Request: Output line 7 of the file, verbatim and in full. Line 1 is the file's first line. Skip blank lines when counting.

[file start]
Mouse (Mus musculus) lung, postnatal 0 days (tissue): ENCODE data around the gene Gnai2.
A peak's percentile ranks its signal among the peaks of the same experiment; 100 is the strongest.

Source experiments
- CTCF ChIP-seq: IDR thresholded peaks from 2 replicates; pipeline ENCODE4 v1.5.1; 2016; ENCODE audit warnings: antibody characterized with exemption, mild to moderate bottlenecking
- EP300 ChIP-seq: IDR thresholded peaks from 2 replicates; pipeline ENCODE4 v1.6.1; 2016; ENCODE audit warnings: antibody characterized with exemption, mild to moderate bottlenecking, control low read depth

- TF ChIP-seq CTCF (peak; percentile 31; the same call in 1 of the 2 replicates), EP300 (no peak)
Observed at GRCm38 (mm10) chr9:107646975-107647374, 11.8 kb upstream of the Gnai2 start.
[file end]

Observed at GRCm38 (mm10) chr9:107646975-107647374, 11.8 kb upstream of the Gnai2 start.